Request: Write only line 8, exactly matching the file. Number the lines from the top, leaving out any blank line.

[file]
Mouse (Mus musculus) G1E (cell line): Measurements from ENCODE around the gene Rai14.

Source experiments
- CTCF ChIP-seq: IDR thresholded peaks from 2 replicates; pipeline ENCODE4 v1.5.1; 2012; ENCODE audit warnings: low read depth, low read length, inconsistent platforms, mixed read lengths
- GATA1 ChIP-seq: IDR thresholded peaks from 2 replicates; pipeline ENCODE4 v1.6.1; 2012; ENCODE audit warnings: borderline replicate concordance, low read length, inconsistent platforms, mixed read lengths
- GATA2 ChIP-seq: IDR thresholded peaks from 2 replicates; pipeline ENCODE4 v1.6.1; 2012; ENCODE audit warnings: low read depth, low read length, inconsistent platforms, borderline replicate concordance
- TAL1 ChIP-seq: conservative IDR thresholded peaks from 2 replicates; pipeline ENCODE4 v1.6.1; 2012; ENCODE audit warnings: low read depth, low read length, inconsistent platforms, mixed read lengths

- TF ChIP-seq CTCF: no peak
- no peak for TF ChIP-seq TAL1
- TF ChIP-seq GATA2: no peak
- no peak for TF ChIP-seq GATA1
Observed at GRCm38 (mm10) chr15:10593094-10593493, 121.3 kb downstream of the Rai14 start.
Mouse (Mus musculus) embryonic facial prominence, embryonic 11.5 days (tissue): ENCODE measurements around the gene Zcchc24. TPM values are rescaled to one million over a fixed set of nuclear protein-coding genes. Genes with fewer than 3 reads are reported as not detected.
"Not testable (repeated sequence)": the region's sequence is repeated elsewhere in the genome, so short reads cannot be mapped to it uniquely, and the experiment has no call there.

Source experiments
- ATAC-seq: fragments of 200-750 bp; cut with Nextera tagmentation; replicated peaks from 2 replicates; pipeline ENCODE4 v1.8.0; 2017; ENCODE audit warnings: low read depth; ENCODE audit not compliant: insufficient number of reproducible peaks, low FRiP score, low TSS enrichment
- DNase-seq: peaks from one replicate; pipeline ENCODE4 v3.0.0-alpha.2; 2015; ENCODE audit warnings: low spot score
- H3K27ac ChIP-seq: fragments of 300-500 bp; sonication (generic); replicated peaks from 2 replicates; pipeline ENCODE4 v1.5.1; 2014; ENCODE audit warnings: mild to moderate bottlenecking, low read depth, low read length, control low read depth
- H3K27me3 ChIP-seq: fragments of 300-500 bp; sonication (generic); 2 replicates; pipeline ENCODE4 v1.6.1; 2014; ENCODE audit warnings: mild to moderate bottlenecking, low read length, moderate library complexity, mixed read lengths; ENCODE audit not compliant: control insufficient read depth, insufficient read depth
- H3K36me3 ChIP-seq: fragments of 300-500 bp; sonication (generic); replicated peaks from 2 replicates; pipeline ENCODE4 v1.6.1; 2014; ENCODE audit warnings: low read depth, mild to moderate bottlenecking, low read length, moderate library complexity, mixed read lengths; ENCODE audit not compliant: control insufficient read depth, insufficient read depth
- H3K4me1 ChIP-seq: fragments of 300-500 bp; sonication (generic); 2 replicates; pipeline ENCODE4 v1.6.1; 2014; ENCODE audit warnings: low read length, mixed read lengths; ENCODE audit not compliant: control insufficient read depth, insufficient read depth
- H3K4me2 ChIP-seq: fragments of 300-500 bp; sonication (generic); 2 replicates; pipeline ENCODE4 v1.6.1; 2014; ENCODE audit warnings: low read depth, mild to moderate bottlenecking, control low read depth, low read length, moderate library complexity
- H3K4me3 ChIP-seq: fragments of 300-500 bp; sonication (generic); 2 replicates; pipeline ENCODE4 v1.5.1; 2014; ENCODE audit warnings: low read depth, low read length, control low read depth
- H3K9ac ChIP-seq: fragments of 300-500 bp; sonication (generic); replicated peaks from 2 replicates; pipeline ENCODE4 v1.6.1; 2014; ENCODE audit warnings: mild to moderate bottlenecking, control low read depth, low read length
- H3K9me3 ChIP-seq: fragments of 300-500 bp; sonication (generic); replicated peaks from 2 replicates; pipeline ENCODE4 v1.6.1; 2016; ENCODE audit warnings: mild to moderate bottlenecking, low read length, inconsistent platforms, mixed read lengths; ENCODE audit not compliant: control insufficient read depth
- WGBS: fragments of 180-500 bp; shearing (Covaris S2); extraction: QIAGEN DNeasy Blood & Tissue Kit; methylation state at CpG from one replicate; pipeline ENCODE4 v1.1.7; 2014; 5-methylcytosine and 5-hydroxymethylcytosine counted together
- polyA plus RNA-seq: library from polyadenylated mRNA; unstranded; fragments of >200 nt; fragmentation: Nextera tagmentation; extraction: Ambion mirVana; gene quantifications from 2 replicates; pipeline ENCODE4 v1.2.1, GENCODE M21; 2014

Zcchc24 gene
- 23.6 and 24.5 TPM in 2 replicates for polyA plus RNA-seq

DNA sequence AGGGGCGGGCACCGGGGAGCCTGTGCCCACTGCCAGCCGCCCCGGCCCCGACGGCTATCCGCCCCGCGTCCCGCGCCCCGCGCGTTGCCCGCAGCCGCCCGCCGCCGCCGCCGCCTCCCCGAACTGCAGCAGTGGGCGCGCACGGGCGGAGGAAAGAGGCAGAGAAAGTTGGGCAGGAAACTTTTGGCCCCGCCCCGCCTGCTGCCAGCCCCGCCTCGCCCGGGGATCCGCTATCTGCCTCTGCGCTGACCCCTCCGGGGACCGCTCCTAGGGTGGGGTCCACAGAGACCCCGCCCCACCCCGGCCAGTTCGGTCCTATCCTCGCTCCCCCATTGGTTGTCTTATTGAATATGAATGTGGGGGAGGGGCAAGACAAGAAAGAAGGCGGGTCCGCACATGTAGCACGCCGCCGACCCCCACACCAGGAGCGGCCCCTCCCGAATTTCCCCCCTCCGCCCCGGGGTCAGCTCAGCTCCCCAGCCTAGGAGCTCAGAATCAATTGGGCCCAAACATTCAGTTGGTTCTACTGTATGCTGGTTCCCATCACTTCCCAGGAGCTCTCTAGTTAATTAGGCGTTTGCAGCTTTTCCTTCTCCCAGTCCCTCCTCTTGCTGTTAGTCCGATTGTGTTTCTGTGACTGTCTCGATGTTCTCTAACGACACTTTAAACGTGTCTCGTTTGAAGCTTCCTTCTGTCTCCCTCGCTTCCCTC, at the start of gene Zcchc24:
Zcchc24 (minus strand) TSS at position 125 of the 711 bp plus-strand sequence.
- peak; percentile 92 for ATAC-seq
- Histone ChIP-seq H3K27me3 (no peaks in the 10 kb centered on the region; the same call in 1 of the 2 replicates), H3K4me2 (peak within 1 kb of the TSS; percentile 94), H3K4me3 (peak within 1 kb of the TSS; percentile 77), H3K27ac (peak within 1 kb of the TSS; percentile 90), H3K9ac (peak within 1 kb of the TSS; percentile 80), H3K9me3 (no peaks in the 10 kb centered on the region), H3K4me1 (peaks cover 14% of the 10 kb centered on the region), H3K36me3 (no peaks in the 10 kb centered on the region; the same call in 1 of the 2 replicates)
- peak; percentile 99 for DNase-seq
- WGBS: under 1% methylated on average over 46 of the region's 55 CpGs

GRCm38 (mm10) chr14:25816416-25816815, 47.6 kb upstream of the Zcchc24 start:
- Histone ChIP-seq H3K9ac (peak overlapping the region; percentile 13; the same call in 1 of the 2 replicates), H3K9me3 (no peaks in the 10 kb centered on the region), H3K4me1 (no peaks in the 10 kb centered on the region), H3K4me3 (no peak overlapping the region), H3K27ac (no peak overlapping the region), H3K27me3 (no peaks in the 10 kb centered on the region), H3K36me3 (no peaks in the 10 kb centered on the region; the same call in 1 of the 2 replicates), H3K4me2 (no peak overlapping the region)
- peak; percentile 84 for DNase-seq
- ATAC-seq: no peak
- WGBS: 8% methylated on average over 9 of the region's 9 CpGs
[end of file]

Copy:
- no peak for TF ChIP-seq TAL1